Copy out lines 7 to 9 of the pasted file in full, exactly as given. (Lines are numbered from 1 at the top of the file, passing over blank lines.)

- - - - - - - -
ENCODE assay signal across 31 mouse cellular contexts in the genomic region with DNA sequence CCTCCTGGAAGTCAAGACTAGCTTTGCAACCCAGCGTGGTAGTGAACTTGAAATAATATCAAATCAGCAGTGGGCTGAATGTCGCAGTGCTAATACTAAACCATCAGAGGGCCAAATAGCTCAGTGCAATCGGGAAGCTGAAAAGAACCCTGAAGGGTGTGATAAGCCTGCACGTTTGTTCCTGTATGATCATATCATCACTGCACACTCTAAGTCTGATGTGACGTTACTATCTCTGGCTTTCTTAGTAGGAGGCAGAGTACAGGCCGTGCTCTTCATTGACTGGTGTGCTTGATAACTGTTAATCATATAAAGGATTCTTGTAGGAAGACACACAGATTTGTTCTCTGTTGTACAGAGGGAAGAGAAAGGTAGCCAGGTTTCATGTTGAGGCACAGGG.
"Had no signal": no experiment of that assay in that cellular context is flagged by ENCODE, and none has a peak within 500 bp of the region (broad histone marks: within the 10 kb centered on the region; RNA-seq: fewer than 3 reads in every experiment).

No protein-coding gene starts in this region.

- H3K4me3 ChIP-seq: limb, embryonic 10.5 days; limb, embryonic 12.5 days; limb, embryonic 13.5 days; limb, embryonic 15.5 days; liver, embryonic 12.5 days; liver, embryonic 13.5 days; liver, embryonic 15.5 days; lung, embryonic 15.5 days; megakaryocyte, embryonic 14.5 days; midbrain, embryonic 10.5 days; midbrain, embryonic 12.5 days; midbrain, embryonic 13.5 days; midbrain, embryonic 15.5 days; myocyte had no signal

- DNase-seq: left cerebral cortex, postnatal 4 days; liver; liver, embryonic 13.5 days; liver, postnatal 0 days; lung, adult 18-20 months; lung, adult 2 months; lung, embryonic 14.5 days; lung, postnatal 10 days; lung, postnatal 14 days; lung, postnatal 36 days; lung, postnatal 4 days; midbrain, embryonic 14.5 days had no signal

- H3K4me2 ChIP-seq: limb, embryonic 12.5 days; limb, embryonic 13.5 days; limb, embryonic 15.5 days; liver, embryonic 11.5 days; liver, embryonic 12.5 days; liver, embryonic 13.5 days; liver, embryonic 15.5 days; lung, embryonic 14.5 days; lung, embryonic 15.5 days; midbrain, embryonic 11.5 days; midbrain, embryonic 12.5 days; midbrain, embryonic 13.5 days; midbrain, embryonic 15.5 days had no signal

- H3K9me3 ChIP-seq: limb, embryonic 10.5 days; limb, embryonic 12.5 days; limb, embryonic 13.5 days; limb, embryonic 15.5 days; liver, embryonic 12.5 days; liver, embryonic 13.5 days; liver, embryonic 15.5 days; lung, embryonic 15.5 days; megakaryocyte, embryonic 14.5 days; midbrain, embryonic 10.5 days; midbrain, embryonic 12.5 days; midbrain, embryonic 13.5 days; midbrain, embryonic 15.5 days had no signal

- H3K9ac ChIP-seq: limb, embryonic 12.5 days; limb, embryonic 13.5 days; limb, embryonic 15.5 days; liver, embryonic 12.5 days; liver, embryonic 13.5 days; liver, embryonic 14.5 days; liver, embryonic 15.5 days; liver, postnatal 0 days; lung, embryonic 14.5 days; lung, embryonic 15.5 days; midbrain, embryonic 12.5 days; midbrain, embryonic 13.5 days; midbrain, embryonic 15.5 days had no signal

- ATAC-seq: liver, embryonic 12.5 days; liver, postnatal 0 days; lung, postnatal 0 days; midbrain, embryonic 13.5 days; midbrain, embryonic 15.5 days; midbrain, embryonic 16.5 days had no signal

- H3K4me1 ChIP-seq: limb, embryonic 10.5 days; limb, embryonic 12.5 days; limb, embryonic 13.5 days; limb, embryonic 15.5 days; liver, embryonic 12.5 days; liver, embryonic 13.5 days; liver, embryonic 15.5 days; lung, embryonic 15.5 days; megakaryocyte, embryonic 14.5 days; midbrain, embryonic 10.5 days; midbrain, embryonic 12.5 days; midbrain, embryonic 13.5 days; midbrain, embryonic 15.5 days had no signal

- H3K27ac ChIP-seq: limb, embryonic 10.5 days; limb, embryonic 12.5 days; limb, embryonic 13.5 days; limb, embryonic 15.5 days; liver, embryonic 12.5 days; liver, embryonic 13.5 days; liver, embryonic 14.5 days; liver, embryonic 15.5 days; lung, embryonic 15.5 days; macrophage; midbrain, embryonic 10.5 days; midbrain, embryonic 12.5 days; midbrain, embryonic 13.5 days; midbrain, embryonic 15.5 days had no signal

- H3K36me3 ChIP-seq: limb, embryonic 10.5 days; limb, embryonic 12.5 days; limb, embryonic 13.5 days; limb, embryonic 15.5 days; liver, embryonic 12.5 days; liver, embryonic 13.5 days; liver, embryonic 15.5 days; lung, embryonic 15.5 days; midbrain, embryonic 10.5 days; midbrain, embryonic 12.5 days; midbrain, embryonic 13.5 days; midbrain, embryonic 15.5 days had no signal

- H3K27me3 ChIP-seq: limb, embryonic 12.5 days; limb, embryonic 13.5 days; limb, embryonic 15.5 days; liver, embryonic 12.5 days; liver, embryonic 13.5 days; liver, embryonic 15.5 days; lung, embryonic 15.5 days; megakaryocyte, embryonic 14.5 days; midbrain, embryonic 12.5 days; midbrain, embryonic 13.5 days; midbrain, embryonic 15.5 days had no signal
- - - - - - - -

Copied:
- H3K9me3 ChIP-seq: limb, embryonic 10.5 days; limb, embryonic 12.5 days; limb, embryonic 13.5 days; limb, embryonic 15.5 days; liver, embryonic 12.5 days; liver, embryonic 13.5 days; liver, embryonic 15.5 days; lung, embryonic 15.5 days; megakaryocyte, embryonic 14.5 days; midbrain, embryonic 10.5 days; midbrain, embryonic 12.5 days; midbrain, embryonic 13.5 days; midbrain, embryonic 15.5 days had no signal

- H3K9ac ChIP-seq: limb, embryonic 12.5 days; limb, embryonic 13.5 days; limb, embryonic 15.5 days; liver, embryonic 12.5 days; liver, embryonic 13.5 days; liver, embryonic 14.5 days; liver, embryonic 15.5 days; liver, postnatal 0 days; lung, embryonic 14.5 days; lung, embryonic 15.5 days; midbrain, embryonic 12.5 days; midbrain, embryonic 13.5 days; midbrain, embryonic 15.5 days had no signal

- ATAC-seq: liver, embryonic 12.5 days; liver, postnatal 0 days; lung, postnatal 0 days; midbrain, embryonic 13.5 days; midbrain, embryonic 15.5 days; midbrain, embryonic 16.5 days had no signal